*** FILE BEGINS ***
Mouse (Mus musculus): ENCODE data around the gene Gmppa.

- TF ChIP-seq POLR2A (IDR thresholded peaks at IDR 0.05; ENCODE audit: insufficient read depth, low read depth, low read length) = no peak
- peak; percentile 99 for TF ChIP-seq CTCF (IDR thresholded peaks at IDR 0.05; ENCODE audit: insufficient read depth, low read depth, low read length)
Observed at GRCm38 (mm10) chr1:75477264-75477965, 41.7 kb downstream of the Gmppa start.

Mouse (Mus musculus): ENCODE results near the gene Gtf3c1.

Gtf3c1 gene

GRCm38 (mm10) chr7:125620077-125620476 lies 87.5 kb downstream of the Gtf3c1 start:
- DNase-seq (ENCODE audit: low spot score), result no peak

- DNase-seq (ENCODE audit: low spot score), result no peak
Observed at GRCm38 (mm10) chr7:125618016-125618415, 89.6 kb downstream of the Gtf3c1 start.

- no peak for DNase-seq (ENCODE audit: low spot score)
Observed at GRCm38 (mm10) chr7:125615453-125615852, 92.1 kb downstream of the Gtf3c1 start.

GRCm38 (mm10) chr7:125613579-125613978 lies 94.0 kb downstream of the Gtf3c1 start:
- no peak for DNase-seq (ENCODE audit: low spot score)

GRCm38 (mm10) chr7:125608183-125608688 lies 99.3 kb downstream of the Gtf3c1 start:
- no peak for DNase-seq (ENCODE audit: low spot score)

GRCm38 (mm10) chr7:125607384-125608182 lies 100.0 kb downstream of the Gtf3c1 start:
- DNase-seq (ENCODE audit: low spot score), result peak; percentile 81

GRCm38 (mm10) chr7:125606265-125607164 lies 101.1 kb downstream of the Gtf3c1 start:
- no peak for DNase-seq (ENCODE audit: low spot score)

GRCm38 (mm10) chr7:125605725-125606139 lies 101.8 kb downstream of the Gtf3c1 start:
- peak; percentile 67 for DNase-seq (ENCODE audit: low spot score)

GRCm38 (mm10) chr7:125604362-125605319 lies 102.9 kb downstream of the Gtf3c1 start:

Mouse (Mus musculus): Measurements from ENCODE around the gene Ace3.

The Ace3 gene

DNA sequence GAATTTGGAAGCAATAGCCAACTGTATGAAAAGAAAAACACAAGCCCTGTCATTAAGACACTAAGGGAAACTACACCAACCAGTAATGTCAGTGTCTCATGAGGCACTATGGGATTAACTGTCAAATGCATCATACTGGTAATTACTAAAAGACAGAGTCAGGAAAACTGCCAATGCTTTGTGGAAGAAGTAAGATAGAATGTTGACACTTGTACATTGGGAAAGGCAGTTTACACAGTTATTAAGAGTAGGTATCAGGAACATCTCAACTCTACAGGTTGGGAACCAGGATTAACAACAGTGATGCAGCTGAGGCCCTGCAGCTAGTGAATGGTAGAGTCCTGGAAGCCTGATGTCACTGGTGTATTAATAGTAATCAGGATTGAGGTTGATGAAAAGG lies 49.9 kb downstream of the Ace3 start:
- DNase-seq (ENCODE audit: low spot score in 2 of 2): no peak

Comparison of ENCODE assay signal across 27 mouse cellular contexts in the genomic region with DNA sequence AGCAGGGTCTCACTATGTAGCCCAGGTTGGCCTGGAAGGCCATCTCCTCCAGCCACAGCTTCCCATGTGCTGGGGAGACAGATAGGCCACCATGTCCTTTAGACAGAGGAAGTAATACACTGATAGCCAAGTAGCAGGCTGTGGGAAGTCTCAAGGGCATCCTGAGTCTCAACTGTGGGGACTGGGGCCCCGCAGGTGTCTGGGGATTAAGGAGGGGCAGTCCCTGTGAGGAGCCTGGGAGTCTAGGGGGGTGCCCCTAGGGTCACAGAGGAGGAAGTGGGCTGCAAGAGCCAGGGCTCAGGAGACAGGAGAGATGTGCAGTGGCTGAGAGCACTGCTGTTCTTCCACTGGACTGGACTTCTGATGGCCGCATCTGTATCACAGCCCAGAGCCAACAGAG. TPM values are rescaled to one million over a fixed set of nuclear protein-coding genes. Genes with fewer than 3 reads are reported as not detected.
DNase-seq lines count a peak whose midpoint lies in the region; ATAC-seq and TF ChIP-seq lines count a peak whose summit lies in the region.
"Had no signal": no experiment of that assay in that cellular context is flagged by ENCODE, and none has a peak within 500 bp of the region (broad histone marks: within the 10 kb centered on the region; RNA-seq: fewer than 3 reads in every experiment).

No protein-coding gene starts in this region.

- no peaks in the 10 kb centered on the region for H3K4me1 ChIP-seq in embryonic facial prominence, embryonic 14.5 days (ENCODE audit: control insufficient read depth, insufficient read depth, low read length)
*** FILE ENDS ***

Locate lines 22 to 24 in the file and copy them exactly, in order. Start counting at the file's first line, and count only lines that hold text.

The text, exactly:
- peak; percentile 67 for DNase-seq (ENCODE audit: low spot score)

GRCm38 (mm10) chr7:125604362-125605319 lies 102.9 kb downstream of the Gtf3c1 start:

Mouse (Mus musculus): Measurements from ENCODE around the gene Ace3.